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Steven, i dont think any harm can come to the voice (vocal folds) from using an unconstricted high larynx its just that i think it requires more effort on the singers part. thats an aesthetic choice that one should have control over to use or not. also there are degrees to what exactly is a high larynx. for instance if you have a relaxed position larynx and you sing a not so rounded EE vowel and the larynx comes up a bit its a very different thing than the larynx being elevated up by musculature. if your singing with a relaxed throat with no gripping constriction on the sides of the throat, no rock hard stiffness of the muscle under the chin, no tension in the jaw, tongue, soft palette or overt tension is the cheek muscles but you have a higher larynx then i cant imagine its the most awful coordination.

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Steven, i dont think any harm can come to the voice (vocal folds) from using an unconstricted high larynx its just that i think it requires more effort on the singers part. thats an aesthetic choice that one should have control over to use or not. also there are degrees to what exactly is a high larynx. for instance if you have a relaxed position larynx and you sing a not so rounded EE vowel and the larynx comes up a bit its a very different thing than the larynx being elevated up by musculature. if your singing with a relaxed throat with no gripping constriction on the sides of the throat, no rock hard stiffness of the muscle under the chin, no tension in the jaw, tongue, soft palate or overt tension is the cheek muscles but you have a higher larynx then i cant imagine its the most awful coordination.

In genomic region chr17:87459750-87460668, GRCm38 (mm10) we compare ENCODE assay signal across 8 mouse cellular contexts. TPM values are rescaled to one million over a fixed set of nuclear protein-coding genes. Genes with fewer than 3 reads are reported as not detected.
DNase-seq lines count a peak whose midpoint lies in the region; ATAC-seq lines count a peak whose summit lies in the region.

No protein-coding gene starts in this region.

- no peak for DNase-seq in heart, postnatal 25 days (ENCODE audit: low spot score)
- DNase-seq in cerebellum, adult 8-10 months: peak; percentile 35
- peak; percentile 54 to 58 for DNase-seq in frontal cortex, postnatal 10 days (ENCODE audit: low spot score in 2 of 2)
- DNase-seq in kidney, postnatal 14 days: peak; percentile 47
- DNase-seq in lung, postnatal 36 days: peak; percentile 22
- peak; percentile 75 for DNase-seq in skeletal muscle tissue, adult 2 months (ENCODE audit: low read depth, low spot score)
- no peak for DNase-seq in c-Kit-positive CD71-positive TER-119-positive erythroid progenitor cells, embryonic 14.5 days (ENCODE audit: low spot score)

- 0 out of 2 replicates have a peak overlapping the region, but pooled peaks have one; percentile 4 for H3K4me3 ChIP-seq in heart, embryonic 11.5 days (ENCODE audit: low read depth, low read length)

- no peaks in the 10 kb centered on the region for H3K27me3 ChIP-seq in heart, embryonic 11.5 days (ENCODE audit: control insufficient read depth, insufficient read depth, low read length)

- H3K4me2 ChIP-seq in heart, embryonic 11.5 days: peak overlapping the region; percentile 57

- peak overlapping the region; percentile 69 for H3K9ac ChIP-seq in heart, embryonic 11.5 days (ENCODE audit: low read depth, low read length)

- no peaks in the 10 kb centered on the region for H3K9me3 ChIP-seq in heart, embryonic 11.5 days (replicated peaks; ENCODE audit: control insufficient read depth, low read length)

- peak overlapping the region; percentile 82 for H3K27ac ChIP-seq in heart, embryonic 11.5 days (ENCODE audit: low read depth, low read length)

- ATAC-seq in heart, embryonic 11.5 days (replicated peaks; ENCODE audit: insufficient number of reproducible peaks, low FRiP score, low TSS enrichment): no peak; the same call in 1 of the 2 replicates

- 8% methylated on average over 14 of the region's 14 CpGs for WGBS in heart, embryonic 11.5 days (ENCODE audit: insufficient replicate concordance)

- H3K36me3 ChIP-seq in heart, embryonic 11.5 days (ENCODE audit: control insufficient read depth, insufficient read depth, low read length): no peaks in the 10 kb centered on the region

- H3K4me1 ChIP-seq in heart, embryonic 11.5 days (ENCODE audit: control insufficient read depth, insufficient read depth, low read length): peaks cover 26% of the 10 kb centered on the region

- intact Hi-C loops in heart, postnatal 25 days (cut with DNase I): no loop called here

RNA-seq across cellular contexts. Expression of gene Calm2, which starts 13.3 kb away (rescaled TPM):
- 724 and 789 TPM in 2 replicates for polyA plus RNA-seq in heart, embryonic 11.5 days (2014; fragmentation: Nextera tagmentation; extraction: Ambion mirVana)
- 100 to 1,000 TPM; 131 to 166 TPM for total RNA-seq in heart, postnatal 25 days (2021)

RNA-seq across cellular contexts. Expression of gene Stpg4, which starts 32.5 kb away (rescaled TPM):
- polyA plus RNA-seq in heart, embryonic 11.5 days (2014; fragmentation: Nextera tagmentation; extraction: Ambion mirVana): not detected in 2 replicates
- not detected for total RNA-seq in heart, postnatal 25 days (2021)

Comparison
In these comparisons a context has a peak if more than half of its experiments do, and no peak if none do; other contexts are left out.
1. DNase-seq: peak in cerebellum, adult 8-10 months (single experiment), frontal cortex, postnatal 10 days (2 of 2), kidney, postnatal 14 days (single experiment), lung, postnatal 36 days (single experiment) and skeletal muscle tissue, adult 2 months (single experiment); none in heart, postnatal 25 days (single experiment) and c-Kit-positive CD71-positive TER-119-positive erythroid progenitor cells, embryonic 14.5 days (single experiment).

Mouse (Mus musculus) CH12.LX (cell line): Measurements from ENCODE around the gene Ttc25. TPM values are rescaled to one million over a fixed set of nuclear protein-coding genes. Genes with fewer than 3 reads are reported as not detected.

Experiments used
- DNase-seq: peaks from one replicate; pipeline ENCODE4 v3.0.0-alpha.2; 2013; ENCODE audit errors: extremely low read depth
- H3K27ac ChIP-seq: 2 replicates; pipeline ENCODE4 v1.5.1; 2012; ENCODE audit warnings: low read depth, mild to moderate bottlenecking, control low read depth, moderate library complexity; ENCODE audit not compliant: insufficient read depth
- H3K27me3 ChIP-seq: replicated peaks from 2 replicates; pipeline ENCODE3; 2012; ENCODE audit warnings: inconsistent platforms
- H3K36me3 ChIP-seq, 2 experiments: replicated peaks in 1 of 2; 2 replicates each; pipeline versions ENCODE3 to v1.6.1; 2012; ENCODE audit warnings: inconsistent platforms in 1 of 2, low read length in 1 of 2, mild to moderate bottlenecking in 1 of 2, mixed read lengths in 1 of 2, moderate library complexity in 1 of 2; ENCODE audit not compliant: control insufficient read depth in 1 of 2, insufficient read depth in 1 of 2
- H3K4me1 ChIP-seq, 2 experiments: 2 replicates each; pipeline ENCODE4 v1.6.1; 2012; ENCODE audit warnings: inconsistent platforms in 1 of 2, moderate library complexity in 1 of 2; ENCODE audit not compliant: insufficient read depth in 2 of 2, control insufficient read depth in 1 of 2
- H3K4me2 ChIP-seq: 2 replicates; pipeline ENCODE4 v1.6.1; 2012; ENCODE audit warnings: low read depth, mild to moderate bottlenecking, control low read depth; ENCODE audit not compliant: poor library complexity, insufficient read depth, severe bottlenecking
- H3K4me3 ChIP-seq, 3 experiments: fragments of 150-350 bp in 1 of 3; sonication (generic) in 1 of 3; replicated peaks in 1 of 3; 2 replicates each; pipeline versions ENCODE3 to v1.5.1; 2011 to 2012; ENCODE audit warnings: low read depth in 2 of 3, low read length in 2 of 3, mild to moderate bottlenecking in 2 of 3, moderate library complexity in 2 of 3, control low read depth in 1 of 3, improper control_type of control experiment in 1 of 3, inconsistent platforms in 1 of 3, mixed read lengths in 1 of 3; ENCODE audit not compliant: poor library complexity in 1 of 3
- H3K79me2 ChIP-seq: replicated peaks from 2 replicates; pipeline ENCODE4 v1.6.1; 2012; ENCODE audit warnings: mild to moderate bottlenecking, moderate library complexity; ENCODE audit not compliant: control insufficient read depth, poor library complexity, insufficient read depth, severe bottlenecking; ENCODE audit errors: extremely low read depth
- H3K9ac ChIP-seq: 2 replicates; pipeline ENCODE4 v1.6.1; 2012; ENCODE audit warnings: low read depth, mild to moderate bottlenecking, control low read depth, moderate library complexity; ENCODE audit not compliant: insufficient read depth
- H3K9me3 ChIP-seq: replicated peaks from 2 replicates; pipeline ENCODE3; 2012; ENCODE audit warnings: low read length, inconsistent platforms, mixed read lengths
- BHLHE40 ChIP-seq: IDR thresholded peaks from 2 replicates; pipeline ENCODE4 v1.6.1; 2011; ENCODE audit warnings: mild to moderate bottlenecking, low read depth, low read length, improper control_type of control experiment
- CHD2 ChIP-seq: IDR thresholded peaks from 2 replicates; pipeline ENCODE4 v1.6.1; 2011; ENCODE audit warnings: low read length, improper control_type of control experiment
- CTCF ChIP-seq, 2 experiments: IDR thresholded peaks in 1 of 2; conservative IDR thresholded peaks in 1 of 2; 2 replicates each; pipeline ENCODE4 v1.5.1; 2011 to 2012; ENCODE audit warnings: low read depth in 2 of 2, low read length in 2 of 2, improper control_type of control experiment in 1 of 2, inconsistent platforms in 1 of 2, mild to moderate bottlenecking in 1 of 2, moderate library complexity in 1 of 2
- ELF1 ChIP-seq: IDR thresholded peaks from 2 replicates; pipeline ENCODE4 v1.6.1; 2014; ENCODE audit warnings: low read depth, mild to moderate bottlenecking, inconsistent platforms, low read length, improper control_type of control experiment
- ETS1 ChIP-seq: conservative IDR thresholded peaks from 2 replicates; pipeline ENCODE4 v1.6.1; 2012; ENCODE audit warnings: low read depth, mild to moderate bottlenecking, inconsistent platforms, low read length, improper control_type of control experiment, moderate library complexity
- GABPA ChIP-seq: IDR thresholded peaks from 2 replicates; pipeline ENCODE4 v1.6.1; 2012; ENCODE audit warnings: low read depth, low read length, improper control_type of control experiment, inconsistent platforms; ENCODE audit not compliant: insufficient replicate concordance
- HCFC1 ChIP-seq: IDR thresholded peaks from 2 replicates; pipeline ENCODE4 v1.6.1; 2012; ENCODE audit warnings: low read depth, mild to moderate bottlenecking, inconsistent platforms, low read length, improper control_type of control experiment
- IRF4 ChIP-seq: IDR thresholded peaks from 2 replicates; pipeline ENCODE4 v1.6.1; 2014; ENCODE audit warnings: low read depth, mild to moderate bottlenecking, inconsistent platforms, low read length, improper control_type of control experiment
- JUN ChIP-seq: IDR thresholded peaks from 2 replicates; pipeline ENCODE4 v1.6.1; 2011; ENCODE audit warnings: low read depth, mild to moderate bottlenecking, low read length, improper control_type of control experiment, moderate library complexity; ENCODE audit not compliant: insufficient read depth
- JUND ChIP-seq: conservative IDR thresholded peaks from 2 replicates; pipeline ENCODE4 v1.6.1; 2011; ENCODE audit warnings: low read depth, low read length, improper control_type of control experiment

Centre: Though there are some circumstances which can injure the vocal process without constrictive tension present, I agree with most of what you wrote above. I am curious, though, why you think it would be 'more effort'?

The muscle action you describe in the last sentence are symptoms of the constrictive tension I think is harmful, and vocally limiting. I believe from your note that we are thinking about the same thing, and both have an open mind about the position of the larynx if the singing is done without that constriction.

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this mixed voice, on paper it looks like its a good technique for demanding singing styles.

what would happend if you threw a twang mode into a mixed voice.

in jaime venderas book he says there the "falsetto then the mixed voice (which he states is good for pop and country) and then the full voice.

so by this im assuming that, the mixed voice has a certain weak sound to it or something?

which wouldnt do well for rock and metal singing.

as its in the middle of falsetto and full voice

the way people explain mixed voice tho make it seem like it makes singing soo much easier

look at what this guy says

http://www.answerbag.com/articles/video/Mixed-Voice-Training-For-Singing/14375dd2-706d-e03e-6270-9fb0164cc923

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steven, the high larynx postions i am talking about, that require more effort sound and look like this.

metal tenor high notes/screams: